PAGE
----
BREAST EXERCISE (Oct, 1965)
The troth about breast size and fraudulent claims to increase it.
by Jon Willand, M.A.
A number of sensational magazines carry advertisements promising increased bust size through the use of exercise courses or equipment. Increases in the size of the breasts, rib cage and pectoral (breast) muscles are often promised. These promises must be viewed with caution.
The breasts themselves are mammary (milk-producing) glands surrounded by fat. Since they contain no muscle tissue, they cannot be developed by exercise.
The rib cage also poses problems. Theoretically, through the use of stretching-type exercises, the rib cage will be stretched and growth will occur at the ends of the ribs where they join the breast bone.
The writer has known of a few physically mature men who attained significant long term increases in rib cage size. These cases aside, it is very seldom indeed that men or women can honestly report such rib cage gains as a result of exercise.
The most promising method is to raise the breasts to greater prominence by developing the underlying pectoral or breast muscles. The pectorals are used powerfully in push-ups, pull-ups, throwing, serving in tennis, certain swimming strokes, and movements in which the arms are drawn from the sides to a position in front of the chest. Progressive resistance exercise with dumbbells seems to bring the fastest results.
With a moderate amount of exercise, muscle tone will be increased, giving a slight improvement to the appearance of the breasts. (A general exercise program will also improve posture, and with it the bust. Women need not fear development of the rugged muscular appearance which is a secondary sexual characteristic of men.) Development of the pectoral muscles generally does not come quickly. Though there are a few “easy gainers,” so called because they add muscle quickly, most subjects do not make large gains and they are not quick enough or spectacular enough for those with high hopes. Though a general program for the whole body can be done in as little as three hour-long workouts per week, it takes months, even years, of regular exercise to develop the pectorals. Few women will make the effort.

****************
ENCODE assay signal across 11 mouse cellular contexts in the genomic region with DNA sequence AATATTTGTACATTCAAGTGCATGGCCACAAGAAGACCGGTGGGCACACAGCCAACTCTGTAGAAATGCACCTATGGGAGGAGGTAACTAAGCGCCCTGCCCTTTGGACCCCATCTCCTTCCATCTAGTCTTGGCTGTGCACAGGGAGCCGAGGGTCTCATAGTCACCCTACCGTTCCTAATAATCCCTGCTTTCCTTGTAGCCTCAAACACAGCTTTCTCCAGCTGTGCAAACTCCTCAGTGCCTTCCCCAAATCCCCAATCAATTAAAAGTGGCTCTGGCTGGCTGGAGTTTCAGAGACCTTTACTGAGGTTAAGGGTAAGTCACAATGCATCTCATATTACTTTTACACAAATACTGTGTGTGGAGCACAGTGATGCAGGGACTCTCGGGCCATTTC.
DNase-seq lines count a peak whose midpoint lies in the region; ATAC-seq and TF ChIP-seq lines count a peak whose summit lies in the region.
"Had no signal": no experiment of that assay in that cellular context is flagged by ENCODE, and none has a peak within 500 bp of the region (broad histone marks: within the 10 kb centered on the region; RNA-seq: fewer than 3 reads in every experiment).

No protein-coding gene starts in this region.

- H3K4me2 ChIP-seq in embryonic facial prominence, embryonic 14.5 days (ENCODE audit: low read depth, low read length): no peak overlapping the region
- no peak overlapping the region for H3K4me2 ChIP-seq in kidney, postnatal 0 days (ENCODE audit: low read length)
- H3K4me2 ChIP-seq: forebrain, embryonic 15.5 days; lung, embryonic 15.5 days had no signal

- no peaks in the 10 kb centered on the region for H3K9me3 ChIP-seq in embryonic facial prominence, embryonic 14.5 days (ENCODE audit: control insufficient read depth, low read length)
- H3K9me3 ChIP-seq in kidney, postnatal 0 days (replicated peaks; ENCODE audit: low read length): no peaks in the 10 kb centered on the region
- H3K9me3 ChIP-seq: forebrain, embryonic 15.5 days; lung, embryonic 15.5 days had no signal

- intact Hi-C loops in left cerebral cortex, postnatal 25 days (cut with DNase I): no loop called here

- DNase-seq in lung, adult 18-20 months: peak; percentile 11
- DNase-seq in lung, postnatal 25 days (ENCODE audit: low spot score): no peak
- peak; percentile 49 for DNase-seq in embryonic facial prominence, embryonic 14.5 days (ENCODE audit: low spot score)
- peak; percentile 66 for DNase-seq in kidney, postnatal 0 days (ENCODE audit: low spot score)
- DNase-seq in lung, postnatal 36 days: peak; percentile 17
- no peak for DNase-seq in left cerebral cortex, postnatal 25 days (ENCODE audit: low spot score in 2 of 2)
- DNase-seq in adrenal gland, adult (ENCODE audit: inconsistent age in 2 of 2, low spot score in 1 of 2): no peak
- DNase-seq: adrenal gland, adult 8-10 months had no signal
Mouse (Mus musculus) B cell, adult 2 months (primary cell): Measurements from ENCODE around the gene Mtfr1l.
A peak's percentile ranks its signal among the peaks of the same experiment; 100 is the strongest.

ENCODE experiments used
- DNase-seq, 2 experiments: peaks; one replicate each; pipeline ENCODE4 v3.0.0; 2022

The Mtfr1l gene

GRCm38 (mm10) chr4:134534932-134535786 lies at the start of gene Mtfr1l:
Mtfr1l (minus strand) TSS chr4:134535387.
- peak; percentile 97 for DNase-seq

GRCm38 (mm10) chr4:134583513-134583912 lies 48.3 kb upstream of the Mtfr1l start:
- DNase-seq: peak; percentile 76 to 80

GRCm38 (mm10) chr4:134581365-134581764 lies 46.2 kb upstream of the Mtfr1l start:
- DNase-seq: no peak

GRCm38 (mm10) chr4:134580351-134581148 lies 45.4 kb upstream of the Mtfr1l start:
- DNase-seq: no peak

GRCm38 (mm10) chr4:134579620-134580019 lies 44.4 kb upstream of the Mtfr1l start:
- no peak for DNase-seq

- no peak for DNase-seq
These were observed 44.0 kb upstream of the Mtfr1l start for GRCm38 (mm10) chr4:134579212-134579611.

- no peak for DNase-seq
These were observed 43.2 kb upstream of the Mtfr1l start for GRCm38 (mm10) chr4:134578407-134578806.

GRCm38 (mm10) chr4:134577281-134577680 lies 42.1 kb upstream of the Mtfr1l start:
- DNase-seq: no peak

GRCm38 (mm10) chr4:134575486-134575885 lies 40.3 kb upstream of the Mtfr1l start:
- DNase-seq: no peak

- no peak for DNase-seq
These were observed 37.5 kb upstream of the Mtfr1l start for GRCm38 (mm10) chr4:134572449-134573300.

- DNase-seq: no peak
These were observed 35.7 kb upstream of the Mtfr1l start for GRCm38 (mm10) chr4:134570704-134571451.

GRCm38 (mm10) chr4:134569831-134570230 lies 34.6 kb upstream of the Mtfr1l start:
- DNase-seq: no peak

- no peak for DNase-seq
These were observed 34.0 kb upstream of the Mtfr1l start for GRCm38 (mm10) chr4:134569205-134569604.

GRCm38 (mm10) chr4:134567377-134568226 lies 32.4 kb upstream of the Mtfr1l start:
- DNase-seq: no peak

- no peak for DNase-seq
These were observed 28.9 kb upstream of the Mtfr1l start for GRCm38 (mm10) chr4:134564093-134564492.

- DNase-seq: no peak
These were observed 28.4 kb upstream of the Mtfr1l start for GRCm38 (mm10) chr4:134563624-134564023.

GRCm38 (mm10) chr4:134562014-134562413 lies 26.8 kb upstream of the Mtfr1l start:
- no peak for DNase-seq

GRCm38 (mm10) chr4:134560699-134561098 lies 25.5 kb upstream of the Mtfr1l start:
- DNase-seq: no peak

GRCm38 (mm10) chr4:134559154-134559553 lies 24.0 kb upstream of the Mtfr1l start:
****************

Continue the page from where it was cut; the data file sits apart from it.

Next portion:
Health studios often report impressive bust gains, particularly in their advertising. Aside from outright lies about the actual gains and the alleged time intervals between “before” and “after” photos, many errors are made in measurement. It is very common, for example, for slick operators to put more tension on the tape measure in the “before” measurement than in the “after.”
To control this, a special tape measure with a calibrated tension spring should be used and the subject to be measured should stand erect, take the deepest possible breath and hold it. Despite these precautions, the measurement may still be deceptive.
An easy way for health studios to guarantee an increased “bust” measurement is to develop the muscles of the back. Particularly concerned are the latissimus dorsi muscles that extend from below the shoulder blades to the side— these are involved when the arms pull downward from an overhead position, as in a chin-up. Taking these factors into consideration, a woman should select a reputable health studio.
In summary, a woman who seeks to develop her breasts through exercise cannot expect to change the glands themselves or do much with her rib cage. With a little work she can improve her posture and muscle tone, which will improve the appearance of her bust. With regular exercise she can make some gains in her pectoral muscles and display her breasts more prominently. If she seeks fast or effortless gains, she is doomed to disappointment.